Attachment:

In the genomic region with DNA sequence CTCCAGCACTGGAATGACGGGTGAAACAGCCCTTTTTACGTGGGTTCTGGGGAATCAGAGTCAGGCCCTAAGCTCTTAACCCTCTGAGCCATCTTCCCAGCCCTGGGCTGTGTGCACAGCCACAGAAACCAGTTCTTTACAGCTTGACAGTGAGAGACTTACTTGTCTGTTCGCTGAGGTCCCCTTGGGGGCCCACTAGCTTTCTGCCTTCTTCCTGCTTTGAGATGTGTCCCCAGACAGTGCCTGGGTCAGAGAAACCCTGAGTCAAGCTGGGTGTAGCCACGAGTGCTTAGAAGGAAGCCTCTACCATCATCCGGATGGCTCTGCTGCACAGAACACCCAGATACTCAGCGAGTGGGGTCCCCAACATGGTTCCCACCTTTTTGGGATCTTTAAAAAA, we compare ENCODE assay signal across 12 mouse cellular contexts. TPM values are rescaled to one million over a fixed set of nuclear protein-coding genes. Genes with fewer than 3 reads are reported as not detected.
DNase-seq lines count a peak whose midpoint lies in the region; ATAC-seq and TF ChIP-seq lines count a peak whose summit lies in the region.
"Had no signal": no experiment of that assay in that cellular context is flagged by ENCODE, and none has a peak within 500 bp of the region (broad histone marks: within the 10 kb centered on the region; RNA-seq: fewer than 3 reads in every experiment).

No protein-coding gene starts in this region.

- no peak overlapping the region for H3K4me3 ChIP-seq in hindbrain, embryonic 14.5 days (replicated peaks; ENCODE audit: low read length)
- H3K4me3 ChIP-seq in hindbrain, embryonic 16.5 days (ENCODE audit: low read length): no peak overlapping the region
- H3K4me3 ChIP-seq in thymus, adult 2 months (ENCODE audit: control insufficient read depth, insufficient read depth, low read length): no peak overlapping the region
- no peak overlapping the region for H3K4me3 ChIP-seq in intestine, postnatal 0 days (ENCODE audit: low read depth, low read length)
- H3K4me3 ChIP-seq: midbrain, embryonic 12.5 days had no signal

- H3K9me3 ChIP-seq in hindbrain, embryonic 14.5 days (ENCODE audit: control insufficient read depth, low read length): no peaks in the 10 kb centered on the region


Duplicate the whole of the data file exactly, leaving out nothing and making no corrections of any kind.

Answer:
In the genomic region with DNA sequence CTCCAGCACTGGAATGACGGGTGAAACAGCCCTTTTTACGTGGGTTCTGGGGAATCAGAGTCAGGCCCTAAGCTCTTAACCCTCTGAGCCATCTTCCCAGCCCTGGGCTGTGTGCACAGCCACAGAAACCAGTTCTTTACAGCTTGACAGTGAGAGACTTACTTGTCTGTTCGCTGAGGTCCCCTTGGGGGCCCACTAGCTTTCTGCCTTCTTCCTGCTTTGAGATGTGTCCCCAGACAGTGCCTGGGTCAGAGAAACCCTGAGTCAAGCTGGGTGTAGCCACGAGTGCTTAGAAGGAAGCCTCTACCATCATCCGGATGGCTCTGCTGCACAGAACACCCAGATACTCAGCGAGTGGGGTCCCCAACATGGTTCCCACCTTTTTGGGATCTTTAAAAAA, we compare ENCODE assay signal across 12 mouse cellular contexts. TPM values are rescaled to one million over a fixed set of nuclear protein-coding genes. Genes with fewer than 3 reads are reported as not detected.
DNase-seq lines count a peak whose midpoint lies in the region; ATAC-seq and TF ChIP-seq lines count a peak whose summit lies in the region.
"Had no signal": no experiment of that assay in that cellular context is flagged by ENCODE, and none has a peak within 500 bp of the region (broad histone marks: within the 10 kb centered on the region; RNA-seq: fewer than 3 reads in every experiment).

No protein-coding gene starts in this region.

- no peak overlapping the region for H3K4me3 ChIP-seq in hindbrain, embryonic 14.5 days (replicated peaks; ENCODE audit: low read length)
- H3K4me3 ChIP-seq in hindbrain, embryonic 16.5 days (ENCODE audit: low read length): no peak overlapping the region
- H3K4me3 ChIP-seq in thymus, adult 2 months (ENCODE audit: control insufficient read depth, insufficient read depth, low read length): no peak overlapping the region
- no peak overlapping the region for H3K4me3 ChIP-seq in intestine, postnatal 0 days (ENCODE audit: low read depth, low read length)
- H3K4me3 ChIP-seq: midbrain, embryonic 12.5 days had no signal

- H3K9me3 ChIP-seq in hindbrain, embryonic 14.5 days (ENCODE audit: control insufficient read depth, low read length): no peaks in the 10 kb centered on the region